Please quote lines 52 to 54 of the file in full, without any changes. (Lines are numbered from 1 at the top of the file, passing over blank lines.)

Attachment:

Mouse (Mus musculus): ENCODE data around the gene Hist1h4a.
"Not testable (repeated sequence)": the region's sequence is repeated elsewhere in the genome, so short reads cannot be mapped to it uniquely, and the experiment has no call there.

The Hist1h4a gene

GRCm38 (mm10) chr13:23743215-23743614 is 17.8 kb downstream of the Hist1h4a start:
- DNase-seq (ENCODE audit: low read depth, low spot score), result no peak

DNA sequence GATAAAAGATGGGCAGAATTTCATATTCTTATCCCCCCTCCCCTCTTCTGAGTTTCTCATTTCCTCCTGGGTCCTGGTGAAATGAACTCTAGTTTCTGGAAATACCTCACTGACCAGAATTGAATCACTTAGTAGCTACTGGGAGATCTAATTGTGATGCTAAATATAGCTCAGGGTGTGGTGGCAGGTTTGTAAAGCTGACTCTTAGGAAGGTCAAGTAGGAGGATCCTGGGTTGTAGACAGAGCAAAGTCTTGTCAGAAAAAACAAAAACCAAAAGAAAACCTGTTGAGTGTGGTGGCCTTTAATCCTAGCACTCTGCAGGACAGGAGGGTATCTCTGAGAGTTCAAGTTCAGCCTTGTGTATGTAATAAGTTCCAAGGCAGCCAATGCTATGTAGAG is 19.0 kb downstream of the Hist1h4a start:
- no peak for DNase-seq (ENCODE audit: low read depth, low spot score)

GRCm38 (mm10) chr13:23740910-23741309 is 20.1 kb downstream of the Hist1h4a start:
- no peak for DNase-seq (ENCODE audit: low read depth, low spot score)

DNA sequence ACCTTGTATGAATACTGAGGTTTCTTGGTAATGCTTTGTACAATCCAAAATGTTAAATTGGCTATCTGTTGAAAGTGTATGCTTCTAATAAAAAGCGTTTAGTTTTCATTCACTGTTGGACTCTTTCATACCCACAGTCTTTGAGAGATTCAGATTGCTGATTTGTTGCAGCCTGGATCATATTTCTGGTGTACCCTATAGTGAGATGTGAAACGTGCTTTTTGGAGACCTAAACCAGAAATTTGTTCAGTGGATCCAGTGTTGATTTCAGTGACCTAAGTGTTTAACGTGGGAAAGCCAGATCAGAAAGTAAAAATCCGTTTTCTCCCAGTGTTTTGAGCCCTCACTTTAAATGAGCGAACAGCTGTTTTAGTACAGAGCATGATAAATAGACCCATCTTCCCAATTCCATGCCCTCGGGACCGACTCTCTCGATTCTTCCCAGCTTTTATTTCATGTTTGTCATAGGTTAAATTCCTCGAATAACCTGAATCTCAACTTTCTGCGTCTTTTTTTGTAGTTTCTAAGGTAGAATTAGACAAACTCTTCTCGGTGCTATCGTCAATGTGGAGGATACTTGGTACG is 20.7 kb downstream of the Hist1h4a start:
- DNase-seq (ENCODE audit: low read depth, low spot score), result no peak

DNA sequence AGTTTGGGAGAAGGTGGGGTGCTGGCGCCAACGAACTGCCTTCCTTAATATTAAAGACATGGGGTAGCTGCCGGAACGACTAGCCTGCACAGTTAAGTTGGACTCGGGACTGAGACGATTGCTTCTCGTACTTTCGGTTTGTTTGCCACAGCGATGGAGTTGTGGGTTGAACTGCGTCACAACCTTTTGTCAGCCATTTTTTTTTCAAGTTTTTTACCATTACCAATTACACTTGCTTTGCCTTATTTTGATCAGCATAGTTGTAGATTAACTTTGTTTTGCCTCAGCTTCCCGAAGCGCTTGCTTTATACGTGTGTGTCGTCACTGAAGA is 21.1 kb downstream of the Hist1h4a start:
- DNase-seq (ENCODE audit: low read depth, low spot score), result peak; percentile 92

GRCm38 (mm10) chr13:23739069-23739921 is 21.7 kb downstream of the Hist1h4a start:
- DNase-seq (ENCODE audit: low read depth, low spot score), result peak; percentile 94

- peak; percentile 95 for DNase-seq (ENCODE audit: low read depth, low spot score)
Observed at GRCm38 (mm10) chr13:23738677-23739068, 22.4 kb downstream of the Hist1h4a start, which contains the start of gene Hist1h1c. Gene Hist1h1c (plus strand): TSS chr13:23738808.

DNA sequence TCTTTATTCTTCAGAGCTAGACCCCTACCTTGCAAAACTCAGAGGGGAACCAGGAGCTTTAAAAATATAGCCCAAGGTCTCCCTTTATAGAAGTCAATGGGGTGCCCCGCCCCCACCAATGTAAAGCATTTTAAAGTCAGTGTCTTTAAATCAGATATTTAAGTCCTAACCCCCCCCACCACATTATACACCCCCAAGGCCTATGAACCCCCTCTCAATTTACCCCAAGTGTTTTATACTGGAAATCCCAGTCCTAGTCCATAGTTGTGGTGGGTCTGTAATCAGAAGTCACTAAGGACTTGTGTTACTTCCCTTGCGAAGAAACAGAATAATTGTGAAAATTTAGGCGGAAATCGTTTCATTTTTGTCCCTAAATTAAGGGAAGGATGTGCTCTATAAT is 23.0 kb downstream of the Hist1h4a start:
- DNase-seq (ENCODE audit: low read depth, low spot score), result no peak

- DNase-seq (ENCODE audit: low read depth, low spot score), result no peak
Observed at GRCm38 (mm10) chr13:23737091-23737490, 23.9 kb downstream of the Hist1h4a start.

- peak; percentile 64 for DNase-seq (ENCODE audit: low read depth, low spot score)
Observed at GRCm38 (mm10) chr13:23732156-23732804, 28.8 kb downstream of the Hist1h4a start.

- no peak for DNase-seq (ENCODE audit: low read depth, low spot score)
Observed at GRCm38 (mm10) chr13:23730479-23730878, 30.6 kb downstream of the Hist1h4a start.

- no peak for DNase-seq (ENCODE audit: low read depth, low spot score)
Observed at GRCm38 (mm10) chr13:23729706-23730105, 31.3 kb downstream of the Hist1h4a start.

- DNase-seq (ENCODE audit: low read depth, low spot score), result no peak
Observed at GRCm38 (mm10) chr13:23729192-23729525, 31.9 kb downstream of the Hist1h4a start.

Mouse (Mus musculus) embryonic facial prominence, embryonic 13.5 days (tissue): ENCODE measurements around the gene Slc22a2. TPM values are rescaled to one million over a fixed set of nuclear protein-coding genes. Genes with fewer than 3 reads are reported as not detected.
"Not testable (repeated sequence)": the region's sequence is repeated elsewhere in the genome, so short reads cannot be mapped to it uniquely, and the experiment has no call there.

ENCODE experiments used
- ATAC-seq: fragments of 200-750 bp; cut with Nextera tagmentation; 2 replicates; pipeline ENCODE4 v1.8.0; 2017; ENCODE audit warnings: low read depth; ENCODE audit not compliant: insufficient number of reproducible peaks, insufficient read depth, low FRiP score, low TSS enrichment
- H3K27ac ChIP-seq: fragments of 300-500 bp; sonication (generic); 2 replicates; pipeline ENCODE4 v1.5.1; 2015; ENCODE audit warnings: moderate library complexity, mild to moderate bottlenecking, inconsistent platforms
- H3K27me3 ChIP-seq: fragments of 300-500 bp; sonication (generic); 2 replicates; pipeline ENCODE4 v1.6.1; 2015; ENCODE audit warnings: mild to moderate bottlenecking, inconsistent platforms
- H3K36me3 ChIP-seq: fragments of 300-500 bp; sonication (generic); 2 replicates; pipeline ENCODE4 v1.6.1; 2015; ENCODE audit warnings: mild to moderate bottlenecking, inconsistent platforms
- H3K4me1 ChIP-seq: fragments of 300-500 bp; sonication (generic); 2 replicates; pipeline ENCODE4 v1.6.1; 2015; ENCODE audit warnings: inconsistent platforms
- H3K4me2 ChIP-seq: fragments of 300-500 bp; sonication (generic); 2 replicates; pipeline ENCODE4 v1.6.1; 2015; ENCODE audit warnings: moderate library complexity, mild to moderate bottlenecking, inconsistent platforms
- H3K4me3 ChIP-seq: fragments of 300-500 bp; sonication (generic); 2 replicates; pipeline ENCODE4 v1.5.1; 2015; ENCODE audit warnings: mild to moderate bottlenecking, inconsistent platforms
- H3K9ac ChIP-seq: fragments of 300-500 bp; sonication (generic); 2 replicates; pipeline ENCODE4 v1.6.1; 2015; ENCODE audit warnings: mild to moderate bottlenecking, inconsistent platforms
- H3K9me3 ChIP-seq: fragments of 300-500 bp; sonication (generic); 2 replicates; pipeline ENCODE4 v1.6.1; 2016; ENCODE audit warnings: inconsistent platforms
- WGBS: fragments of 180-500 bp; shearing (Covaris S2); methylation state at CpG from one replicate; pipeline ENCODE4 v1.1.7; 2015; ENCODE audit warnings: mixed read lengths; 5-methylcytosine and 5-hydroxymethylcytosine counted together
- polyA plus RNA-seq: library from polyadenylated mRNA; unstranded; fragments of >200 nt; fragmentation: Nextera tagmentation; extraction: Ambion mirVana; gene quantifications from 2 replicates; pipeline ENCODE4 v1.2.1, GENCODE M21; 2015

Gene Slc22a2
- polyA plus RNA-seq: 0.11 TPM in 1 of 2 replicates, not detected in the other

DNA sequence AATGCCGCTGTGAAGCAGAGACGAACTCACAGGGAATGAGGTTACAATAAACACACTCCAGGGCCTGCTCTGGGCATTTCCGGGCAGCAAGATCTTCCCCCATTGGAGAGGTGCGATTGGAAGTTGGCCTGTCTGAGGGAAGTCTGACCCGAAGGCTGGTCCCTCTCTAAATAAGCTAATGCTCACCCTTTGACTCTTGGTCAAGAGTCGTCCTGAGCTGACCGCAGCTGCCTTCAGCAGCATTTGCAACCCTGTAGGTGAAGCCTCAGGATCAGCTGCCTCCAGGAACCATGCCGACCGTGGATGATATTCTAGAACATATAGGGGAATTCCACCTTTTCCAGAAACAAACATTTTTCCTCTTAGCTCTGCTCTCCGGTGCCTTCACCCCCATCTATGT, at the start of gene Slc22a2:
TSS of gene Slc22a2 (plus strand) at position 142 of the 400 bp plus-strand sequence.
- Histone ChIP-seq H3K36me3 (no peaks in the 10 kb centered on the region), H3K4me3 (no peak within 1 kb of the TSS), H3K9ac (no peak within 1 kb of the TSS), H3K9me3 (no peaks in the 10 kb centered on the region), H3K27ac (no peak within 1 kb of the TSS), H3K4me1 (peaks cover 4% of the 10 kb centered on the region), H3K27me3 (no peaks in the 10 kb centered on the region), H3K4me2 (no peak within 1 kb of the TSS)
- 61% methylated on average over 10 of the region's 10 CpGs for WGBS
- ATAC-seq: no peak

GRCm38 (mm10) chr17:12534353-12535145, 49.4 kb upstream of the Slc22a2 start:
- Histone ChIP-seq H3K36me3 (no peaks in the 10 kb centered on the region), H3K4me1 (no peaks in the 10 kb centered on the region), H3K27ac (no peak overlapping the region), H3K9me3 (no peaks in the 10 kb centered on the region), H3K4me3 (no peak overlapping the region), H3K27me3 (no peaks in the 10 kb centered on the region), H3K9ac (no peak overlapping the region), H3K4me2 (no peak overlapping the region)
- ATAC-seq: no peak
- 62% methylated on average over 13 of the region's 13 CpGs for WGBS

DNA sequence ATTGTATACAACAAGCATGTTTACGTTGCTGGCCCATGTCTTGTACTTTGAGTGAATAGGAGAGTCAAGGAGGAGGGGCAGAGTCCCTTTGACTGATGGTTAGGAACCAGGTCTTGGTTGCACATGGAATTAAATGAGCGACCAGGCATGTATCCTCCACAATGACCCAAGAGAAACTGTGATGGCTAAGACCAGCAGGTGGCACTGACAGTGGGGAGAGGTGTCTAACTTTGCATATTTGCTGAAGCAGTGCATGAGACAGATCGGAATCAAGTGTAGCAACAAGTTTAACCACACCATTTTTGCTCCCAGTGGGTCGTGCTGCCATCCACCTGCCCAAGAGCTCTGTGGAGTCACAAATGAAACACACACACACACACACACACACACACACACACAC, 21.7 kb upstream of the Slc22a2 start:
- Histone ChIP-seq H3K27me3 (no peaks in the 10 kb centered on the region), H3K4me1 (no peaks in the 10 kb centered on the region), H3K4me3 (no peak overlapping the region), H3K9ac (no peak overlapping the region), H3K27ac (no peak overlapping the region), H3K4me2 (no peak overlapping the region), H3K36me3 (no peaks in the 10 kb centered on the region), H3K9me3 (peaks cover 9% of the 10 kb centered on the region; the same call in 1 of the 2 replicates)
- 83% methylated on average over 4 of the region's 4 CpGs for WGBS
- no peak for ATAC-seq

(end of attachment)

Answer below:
- Histone ChIP-seq H3K36me3 (no peaks in the 10 kb centered on the region), H3K4me1 (no peaks in the 10 kb centered on the region), H3K27ac (no peak overlapping the region), H3K9me3 (no peaks in the 10 kb centered on the region), H3K4me3 (no peak overlapping the region), H3K27me3 (no peaks in the 10 kb centered on the region), H3K9ac (no peak overlapping the region), H3K4me2 (no peak overlapping the region)
- ATAC-seq: no peak
- 62% methylated on average over 13 of the region's 13 CpGs for WGBS